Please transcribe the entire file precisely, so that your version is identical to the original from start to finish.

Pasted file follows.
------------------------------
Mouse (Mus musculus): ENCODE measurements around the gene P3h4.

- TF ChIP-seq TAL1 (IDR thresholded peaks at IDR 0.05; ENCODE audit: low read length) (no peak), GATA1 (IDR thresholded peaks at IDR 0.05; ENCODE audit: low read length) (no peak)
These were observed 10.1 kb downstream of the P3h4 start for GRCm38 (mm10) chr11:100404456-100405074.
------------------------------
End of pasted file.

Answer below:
Mouse (Mus musculus): ENCODE measurements around the gene P3h4.

- TF ChIP-seq TAL1 (IDR thresholded peaks at IDR 0.05; ENCODE audit: low read length) (no peak), GATA1 (IDR thresholded peaks at IDR 0.05; ENCODE audit: low read length) (no peak)
These were observed 10.1 kb downstream of the P3h4 start for GRCm38 (mm10) chr11:100404456-100405074.